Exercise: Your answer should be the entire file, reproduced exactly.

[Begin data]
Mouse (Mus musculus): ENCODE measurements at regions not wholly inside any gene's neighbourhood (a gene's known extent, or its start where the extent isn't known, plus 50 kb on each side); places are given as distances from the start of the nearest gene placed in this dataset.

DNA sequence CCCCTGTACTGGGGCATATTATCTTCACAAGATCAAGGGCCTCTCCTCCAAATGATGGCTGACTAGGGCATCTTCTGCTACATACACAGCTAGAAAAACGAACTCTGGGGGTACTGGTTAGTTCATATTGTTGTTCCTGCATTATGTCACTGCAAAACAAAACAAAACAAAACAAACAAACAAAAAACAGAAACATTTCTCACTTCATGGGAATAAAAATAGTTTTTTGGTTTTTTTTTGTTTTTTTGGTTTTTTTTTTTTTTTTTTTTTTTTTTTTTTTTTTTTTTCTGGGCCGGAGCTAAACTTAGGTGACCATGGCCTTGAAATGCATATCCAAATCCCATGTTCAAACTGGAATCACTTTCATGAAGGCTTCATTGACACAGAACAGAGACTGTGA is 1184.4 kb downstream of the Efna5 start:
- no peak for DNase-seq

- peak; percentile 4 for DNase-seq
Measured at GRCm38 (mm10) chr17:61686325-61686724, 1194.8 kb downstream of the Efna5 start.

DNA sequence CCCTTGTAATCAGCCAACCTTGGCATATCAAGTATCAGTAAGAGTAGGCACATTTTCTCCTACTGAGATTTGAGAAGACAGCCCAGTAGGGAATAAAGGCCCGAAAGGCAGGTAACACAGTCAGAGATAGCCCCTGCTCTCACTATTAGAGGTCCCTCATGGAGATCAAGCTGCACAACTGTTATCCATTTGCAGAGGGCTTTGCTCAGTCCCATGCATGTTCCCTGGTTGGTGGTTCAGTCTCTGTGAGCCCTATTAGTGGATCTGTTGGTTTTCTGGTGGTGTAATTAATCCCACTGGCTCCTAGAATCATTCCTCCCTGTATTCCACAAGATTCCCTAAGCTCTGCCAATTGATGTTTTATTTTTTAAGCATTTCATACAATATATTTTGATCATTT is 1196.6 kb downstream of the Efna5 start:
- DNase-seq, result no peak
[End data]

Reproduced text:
Mouse (Mus musculus): ENCODE measurements at regions not wholly inside any gene's neighbourhood (a gene's known extent, or its start where the extent isn't known, plus 50 kb on each side); places are given as distances from the start of the nearest gene placed in this dataset.

DNA sequence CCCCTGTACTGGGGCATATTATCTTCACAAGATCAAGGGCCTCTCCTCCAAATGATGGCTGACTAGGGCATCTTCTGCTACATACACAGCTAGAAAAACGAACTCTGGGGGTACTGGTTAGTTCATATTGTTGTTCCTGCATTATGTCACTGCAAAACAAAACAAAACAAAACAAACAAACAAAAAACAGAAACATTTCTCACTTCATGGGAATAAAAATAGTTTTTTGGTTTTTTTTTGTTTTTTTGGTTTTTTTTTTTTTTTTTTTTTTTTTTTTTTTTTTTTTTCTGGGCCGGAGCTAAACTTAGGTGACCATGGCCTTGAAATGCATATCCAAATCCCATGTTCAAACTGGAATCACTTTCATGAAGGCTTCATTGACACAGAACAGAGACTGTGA is 1184.4 kb downstream of the Efna5 start:
- no peak for DNase-seq

- peak; percentile 4 for DNase-seq
Measured at GRCm38 (mm10) chr17:61686325-61686724, 1194.8 kb downstream of the Efna5 start.

DNA sequence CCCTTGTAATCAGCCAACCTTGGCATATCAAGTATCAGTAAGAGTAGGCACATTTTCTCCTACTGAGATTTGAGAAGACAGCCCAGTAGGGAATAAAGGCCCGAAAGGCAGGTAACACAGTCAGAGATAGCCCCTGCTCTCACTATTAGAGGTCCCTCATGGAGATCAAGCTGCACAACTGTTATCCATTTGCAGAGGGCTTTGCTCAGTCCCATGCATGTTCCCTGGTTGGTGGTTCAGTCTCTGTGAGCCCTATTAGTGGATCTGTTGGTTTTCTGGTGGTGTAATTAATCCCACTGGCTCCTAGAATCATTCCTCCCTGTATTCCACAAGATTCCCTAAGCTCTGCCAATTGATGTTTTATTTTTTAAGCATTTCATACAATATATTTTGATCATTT is 1196.6 kb downstream of the Efna5 start:
- DNase-seq, result no peak